Matthew Yglesias’ new book, “One Billion Americans: The Case for Thinking Bigger,” is the thought experiment the title implies: exploring policies that might increase the population of the country threefold by using incentives to create larger families.
Cassie King with Having Kids has a message and invitation for Matthew:
The book has been harshly critiqued by most reviewers for its admiration of China and its placing economic growth before human rights, confusing quantitative growth with sustainable human development, ignoring and naively dismissing the environmental consequences of its proposal (the sort of thinking that created the climate crisis), reinforcing a patriarchal vision of women as mothers, and more.
In a previous blog post, Having Kids argued that his approach — like many others who see babies as economic inputs to be exploited — was actually compelling evidence of the fundamentally unjust nature of our system.
All kids have a fundamental human right, ecologically and socially, to a #fairstart in life. It’s the first human right. Help us secure it against those who threaten our future.
The right to have children comes with responsibilities on parents and their communities that protect us all. The United Nations is using a decades-old pro-growth family planning model that ignores those responsibilities, enables people like Yglesias to promote economic growth over human rights, and hurts kids. That model is fundamentally driving ecological crises and the climate crisis, child poverty, and growing inequity across the globe. That model exacerbates the risk and impact of pandemics and prevents our reaching the U.N.’s Sustainable Development Goals. That noninclusive model exploits children more than it invests in them, thereby driving political illegitimacy.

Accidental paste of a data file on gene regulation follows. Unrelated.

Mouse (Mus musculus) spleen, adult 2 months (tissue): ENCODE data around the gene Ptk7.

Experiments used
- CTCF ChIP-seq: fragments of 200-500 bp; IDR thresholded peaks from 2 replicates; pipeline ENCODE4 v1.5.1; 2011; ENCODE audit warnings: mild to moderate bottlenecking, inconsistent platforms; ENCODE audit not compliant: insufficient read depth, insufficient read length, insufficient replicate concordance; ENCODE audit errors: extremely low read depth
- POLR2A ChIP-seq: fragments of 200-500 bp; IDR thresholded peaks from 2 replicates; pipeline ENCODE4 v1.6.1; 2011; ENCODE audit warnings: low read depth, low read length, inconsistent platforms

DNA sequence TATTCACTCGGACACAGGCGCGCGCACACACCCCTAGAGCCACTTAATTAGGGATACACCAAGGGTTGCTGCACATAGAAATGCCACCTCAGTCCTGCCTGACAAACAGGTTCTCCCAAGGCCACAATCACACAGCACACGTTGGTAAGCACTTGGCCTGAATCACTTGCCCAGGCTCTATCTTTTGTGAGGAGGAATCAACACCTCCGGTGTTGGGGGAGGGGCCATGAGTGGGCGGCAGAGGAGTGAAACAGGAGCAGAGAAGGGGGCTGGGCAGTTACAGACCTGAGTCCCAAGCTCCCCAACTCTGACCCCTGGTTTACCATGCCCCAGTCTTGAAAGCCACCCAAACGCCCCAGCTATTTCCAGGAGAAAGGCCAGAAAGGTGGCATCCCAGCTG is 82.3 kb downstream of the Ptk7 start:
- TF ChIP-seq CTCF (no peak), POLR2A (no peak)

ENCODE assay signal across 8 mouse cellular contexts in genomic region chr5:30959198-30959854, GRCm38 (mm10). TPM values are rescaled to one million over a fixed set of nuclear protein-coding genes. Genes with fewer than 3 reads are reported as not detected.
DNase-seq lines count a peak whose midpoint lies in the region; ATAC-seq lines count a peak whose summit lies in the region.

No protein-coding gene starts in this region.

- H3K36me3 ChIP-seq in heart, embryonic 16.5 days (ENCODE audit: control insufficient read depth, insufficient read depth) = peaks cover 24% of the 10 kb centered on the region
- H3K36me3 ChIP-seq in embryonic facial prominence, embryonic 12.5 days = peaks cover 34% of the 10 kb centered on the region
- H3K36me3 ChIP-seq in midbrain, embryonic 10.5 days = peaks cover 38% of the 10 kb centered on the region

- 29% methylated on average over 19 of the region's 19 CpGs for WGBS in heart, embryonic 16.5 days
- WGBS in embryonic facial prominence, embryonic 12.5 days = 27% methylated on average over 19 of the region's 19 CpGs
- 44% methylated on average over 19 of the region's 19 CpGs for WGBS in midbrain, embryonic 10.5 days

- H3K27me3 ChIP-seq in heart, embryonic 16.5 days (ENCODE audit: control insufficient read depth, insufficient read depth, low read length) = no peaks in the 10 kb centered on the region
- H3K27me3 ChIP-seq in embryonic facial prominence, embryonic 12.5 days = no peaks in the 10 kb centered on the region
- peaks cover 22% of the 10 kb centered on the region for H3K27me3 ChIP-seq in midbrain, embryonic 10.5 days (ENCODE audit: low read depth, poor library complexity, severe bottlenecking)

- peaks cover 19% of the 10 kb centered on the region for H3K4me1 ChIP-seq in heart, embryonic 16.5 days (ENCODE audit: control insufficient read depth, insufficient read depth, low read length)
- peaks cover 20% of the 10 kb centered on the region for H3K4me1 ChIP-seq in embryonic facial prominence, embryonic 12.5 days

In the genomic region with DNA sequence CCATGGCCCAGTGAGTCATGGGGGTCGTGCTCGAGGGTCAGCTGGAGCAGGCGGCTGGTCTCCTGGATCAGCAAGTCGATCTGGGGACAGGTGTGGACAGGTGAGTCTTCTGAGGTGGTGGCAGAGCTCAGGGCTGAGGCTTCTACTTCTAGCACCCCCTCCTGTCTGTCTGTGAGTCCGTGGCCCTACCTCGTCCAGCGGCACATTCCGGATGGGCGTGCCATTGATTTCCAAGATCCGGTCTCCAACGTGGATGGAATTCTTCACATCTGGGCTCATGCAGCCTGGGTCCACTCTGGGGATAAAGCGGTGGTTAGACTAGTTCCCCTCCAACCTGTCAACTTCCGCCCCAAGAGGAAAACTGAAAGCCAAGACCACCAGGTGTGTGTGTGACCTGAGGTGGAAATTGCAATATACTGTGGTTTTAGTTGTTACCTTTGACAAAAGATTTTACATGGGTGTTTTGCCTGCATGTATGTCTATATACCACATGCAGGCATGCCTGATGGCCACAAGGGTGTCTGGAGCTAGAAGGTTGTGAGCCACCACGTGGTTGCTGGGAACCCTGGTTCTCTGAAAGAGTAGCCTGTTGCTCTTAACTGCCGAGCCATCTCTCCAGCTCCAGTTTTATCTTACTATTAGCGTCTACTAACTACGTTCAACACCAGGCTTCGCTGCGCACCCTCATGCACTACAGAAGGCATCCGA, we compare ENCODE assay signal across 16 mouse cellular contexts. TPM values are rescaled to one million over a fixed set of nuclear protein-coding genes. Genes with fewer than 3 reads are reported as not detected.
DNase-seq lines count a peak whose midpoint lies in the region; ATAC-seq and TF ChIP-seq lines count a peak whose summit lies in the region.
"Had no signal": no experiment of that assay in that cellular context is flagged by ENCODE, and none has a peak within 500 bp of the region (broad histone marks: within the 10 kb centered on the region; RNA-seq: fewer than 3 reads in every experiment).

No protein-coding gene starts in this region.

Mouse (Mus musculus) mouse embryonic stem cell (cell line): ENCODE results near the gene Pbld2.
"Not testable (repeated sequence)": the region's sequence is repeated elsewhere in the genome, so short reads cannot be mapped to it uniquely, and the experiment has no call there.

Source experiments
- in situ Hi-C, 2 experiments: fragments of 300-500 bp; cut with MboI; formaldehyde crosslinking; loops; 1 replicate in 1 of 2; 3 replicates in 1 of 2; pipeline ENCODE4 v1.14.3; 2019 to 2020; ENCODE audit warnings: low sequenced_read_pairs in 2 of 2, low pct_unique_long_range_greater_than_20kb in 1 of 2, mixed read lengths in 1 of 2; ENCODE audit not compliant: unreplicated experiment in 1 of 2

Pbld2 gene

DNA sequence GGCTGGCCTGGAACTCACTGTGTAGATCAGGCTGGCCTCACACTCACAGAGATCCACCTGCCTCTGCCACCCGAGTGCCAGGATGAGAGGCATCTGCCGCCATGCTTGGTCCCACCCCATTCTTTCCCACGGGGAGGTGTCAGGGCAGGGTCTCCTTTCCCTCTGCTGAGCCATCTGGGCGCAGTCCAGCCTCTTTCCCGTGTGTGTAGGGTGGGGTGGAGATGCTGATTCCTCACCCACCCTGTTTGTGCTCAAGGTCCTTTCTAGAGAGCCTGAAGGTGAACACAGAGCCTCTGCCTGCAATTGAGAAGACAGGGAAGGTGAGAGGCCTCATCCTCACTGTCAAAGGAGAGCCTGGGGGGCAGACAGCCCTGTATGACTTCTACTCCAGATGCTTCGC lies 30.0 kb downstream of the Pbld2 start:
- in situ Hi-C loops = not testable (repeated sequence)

But groups and individuals from around the world are signing on to an effort to change the old model that focuses on what parents want toward a new model that focuses on what all kids need. The new model, called Fair Start family planning, is the beginning of real social justice. The reform can begin with the United Nations secretary general simply acknowledging the need for change.
Sign on, and urge any organization you support or can influence — nonprofit or for-profit — to also sign on. Sign here, or contact us at firstname.lastname@example.org for more information.